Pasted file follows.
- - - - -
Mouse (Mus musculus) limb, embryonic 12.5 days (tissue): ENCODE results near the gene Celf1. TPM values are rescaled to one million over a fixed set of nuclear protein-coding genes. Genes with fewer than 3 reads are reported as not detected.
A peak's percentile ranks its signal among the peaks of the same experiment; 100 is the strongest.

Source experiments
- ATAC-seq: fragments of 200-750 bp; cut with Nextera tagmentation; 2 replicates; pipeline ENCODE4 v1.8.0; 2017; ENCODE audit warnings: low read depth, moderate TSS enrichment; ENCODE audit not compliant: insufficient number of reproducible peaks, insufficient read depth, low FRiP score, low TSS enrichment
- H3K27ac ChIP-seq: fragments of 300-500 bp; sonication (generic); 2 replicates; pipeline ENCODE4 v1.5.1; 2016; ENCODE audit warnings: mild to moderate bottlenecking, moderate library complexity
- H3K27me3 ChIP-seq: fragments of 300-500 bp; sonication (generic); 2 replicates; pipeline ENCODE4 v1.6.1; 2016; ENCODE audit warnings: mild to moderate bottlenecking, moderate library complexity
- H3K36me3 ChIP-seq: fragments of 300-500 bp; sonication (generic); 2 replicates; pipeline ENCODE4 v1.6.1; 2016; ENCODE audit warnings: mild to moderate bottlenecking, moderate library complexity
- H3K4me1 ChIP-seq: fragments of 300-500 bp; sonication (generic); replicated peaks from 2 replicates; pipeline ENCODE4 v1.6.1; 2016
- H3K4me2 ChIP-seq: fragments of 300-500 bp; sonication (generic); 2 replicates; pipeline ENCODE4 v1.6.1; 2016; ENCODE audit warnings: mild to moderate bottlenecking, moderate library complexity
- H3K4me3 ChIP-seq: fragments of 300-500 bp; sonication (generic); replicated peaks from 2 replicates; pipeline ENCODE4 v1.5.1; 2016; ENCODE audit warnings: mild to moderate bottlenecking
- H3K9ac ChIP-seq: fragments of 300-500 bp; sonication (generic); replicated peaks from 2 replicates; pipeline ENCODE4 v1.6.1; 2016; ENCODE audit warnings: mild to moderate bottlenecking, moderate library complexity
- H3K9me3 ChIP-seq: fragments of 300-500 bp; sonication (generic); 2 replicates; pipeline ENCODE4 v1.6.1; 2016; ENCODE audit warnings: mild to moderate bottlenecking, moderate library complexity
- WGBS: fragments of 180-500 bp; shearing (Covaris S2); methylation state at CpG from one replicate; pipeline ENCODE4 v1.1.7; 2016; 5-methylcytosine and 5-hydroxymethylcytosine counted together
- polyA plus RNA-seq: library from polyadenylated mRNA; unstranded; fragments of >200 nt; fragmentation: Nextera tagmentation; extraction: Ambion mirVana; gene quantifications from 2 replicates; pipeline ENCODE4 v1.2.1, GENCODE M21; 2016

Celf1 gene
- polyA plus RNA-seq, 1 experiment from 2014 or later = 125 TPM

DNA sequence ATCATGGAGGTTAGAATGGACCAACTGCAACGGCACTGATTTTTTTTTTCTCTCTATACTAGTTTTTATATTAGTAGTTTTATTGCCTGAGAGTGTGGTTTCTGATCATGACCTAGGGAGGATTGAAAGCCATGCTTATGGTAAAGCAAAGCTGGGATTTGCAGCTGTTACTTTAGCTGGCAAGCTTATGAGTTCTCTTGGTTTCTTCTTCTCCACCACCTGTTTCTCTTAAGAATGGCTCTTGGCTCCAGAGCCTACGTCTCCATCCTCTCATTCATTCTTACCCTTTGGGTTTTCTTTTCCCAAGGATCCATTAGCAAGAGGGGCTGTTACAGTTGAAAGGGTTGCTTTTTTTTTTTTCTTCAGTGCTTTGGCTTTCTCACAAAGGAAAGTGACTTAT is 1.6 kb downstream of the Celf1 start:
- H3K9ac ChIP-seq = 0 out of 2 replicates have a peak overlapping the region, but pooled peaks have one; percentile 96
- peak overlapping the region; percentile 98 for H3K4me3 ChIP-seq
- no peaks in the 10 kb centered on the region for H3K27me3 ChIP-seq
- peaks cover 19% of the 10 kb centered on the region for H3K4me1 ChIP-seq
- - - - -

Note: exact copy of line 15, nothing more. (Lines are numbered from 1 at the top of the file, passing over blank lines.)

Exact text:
Celf1 gene